Time to market, Backup software, Backup software -- Product development, and Product development
Rapid prototyping is synonymous with additive manufacturing. The digital process, also known as 3D printing, is especially valuable because it inverts the economics of product development by generating rapid design [...]
Koch, Mathilde, Faulon, Jean-Loup, and Borkowski, Olivier
Frontiers in Bioengineering and Biotechnology. Nov 29, 2018
Synthetic biology -- Research, Biological research -- Methods, and Biology, Experimental -- Methods
Author(s): Mathilde Koch, Jean-Loup Faulon, Olivier Borkowski Cell-free TX-TL is an increasingly mature and useful platform for prototyping, testing and engineering biological parts and systems. However, to fully accomplish the [...]
Sidler, Hans JoRg, Duvenage, Jacob, Anderson, Eric J., Ng, Joanna, Hageman, Daniel J., and Tate, Melissa L. Knothe
Frontiers in Medicine. Dec 13, 2018
Microscope and microscopy, 3D printing, and Transdermal medication
Author(s): Hans Jorg Sidler, Jacob Duvenage, Eric J. Anderson, Joanna Ng, Daniel J. Hageman, Melissa L. Knothe Tate Natural materials exhibit smart properties including gradients in biophysical properties that engender [...]
Engineering software, Time to market, Return on investment, Product development -- Analysis, Rate of return -- Analysis, Engineering -- Computer programs, Engineering -- Usage, Engineering -- Methods, and Engineering -- Analysis
Design software is rapidly moving beyond the utilitarian process of rendering concepts and qualifying properties through material specification and analyses of mold design and manufacturability. A new generation of programs [...]
International Journal of Biomedical Imaging. Annual, 2018, Vol. 2018
Objective. We have created an open-source application and framework for rapid GPU-accelerated prototyping, targeting image analysis, including volumetric images such as CT or MRI data. Methods. A visual graph editor enables the design of processing pipelines without programming. Run-time compiled compute shaders enable prototyping of complex operations in a matter of minutes. Results. GPU-acceleration increases processing the speed by at least an order of magnitude when compared to traditional multithreaded CPU-based implementations, while offering the flexibility of scripted implementations. Conclusion. Our framework enables real-time, intuition-guided accelerated algorithm and method development, supported by built-in scriptable visualization. Significance. This is, to our knowledge, the first tool for medical data analysis that provides both high performance and rapid prototyping. As such, it has the potential to act as a force multiplier for further research, enabling handling of high-resolution datasets while providing quasi-instant feedback and visualization of results.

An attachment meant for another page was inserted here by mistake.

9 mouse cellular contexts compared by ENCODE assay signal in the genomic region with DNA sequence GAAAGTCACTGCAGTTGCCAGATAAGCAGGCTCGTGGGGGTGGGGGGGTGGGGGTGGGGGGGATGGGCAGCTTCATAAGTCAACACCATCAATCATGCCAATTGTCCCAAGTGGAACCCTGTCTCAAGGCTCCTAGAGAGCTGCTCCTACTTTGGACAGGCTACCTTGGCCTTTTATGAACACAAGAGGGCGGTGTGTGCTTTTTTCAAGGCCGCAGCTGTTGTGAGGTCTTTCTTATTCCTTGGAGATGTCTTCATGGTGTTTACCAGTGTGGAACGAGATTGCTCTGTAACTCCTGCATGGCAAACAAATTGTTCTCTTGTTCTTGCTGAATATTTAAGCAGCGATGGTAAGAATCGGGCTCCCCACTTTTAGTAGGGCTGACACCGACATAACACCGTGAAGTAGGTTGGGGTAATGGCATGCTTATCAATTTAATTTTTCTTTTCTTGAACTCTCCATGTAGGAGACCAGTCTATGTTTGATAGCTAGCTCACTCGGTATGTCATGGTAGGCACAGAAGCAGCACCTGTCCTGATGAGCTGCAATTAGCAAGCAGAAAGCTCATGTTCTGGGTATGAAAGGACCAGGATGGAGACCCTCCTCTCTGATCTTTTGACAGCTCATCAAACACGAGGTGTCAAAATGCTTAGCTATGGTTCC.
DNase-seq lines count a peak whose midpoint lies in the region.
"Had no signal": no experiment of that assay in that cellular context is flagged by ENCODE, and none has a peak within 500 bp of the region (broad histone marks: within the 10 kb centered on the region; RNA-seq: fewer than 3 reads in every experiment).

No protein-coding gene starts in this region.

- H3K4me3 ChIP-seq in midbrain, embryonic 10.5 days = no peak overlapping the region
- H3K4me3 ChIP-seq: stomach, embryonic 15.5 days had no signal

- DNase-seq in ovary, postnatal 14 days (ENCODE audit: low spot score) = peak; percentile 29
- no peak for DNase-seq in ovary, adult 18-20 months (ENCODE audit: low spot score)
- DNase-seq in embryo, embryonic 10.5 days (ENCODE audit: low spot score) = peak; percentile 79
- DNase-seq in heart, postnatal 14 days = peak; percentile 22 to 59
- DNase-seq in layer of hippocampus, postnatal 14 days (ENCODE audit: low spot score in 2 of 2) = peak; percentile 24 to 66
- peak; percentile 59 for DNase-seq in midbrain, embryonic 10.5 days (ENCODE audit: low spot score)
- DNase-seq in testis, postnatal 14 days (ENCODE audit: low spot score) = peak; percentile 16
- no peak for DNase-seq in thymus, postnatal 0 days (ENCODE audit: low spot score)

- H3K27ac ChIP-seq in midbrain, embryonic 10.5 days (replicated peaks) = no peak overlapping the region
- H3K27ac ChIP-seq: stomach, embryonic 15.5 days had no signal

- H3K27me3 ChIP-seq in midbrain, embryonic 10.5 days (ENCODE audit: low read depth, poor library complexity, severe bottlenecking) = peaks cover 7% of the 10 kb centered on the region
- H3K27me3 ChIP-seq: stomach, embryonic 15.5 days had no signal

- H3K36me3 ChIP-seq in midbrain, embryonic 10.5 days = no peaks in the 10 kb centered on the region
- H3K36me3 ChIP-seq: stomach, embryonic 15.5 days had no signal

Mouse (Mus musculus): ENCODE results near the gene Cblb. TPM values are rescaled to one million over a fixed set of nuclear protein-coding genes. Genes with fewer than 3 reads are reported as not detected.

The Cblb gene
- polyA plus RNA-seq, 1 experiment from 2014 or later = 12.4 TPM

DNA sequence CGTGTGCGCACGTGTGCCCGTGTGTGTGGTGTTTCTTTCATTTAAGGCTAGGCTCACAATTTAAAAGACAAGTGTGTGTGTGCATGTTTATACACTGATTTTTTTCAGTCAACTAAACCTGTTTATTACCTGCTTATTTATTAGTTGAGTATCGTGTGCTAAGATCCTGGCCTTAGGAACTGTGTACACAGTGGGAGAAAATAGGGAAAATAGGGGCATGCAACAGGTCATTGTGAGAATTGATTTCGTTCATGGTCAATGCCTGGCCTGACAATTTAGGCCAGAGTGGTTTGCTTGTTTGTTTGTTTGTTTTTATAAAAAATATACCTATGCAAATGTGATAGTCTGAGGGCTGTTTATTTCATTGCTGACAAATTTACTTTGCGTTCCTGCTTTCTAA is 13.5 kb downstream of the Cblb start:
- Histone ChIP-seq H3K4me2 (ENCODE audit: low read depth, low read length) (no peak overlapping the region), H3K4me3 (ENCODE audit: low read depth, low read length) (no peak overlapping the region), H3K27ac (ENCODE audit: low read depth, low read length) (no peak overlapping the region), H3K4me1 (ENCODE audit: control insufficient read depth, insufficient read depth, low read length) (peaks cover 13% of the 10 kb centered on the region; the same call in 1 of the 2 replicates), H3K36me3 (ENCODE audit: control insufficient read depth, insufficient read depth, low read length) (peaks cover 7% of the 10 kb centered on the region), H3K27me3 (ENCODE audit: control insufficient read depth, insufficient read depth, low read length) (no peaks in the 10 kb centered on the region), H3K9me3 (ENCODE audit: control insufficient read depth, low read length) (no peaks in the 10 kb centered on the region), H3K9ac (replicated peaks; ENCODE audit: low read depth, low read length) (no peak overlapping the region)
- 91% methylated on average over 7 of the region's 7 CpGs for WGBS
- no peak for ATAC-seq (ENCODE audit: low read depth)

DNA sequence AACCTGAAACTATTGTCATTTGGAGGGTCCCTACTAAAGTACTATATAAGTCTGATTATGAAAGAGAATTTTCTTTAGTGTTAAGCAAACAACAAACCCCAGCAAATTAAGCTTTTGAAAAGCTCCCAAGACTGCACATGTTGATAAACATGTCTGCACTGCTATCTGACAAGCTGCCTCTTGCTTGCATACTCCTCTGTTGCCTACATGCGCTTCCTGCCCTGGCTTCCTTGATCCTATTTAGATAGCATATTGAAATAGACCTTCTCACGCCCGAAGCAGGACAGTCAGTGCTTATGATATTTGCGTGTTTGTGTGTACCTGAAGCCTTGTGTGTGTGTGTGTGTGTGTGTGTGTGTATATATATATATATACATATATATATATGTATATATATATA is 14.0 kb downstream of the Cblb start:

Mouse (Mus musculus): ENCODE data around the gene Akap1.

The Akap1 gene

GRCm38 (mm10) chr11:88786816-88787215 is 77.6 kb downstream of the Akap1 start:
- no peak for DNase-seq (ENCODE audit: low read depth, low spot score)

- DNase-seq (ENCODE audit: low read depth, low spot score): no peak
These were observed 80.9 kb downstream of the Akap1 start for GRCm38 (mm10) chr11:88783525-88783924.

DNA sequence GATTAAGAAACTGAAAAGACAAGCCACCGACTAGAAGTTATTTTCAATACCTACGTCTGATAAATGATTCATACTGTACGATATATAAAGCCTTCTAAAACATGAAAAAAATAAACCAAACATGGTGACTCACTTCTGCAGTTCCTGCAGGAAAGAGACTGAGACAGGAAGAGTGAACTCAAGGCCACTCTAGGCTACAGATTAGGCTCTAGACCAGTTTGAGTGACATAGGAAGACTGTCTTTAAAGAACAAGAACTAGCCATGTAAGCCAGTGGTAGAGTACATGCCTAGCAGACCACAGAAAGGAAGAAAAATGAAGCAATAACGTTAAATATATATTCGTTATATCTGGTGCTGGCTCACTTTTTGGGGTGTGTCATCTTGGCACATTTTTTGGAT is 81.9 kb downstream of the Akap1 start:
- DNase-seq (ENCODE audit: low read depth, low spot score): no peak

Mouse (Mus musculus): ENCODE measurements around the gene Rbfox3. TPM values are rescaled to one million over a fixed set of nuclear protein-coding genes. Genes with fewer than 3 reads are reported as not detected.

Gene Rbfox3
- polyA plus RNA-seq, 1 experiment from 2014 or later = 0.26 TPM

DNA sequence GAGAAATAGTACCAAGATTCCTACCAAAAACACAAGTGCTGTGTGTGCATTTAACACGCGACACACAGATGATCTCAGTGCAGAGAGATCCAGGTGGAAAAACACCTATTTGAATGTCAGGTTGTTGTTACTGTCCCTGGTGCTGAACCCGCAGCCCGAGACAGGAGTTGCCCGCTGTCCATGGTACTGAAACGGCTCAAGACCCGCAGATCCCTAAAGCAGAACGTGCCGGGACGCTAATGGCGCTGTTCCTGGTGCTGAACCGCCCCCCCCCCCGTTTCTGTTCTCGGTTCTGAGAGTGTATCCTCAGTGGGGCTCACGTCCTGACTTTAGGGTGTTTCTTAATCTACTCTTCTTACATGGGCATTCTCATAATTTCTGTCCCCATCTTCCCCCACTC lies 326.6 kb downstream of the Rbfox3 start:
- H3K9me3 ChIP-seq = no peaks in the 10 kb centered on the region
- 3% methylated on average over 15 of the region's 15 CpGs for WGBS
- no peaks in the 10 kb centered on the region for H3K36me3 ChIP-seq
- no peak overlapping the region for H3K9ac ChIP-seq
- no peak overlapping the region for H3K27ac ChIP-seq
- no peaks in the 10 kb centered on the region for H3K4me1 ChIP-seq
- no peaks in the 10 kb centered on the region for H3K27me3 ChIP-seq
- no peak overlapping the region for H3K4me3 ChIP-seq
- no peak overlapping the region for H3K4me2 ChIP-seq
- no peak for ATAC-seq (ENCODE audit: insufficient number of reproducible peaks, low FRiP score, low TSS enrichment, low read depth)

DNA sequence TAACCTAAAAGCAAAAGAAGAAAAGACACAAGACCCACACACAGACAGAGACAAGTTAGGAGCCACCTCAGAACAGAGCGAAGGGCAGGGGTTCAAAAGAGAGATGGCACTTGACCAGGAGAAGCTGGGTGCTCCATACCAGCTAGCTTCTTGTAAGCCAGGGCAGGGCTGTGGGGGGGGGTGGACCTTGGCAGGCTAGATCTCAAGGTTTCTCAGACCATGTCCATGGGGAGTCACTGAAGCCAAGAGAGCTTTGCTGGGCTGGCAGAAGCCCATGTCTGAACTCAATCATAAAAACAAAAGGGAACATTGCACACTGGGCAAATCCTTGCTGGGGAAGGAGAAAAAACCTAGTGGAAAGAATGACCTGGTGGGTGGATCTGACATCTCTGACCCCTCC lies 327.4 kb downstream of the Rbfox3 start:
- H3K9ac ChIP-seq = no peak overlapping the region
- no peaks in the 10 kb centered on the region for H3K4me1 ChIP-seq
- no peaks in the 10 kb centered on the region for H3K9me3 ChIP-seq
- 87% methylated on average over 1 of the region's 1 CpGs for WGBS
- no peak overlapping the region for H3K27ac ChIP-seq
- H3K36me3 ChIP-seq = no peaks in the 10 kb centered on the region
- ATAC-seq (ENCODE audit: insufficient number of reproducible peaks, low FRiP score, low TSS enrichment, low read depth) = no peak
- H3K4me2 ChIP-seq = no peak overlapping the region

As ocean general circulation models (OGCMs) move into the petascale age, where the output of single simulations exceeds petabytes of storage space, tools to analyse the output of these models will need to scale up too. Lagrangian ocean analysis, where virtual particles are tracked through hydrodynamic fields, is an increasingly popular way to analyse OGCM output, by mapping pathways and connectivity of biotic and abiotic particulates. However, the current software stack of Lagrangian ocean analysis codes is not dynamic enough to cope with the increasing complexity, scale and need for customization of use-cases. Furthermore, most community codes are developed for stand-alone use, making it a nontrivial task to integrate virtual particles at runtime of the OGCM. Here, we introduce the new Parcels code, which was designed from the ground up to be sufficiently scalable to cope with petascale computing. We highlight its API design that combines flexibility and customization with the ability to optimize for HPC workflows, following the paradigm of domain-specific languages. Parcels is primarily written in Python, utilizing the wide range of tools available in the scientific Python ecosystem, while generating low-level C code and using just-in-time compilation for performance-critical computation. We show a worked-out example of its API, and validate the accuracy of the code against seven idealized test cases. This version#xC2;#xA0;0.9 of Parcels is focused on laying out the API, with future work concentrating on support for curvilinear grids, optimization, efficiency and at-runtime coupling with OGCMs.